Humanizing Yeast

These baker’s yeast cells have genetic similarities to human cells. Credit: Rainis Venta

A billion years of evolution separate humans from the baker’s yeast in their refrigerators. But that didn’t stop a team led by Edward Marcotte, a professor in the Department of Molecular Biosciences, from demonstrating just how related the two distant cousins still are.

Marcotte’s team learned that hundreds of genes from a common ancestor of humans and yeast have remained nearly unchanged over the millenia. His experiment genetically engineering hundreds of strains of yeast with human genes demonstrated consistencies over time between the two. 

“It’s a beautiful demonstration of the common heritage of all living things—to be able to take DNA from a human and replace the matching DNA in a yeast cell and have it successfully support the life of the cell.”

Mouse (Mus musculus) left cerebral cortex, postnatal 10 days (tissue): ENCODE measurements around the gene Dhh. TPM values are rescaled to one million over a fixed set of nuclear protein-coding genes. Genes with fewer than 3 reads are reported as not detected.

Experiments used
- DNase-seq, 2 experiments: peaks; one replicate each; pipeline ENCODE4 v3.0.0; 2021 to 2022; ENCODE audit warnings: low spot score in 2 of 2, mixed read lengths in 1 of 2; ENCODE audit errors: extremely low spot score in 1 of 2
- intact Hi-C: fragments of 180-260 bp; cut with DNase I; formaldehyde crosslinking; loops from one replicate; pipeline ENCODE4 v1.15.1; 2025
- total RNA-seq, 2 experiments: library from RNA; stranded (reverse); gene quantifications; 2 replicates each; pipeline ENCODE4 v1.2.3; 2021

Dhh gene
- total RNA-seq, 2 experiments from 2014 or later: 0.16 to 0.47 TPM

Each strain received a single human gene swapped in for its yeast-gene counterpart. If the genes were too different, the yeast strain would die. Surprisingly, many gene groups were so stable over evolutionary time that becoming a little bit human with that single gene change made no difference. The yeast reproduced and thrived. Researchers found the yeast essentially couldn’t tell the difference between the two species’ genes with roughly half of the swaps.

 “Cells use a common set of parts and those parts, even after a billion years of independent evolution, are swappable,” says Marcotte, who holds the Corbin J. Robertson, Sr. Regents Chair in Molecular Biology. “It’s a beautiful demonstration of the common heritage of all living things—to be able to take DNA from a human and replace the matching DNA in a yeast cell and have it successfully support the life of the cell.” 

 The work has practical applications, as well. Partly humanized yeast could play a role in medical testing related to several genetic mutations and diseases.

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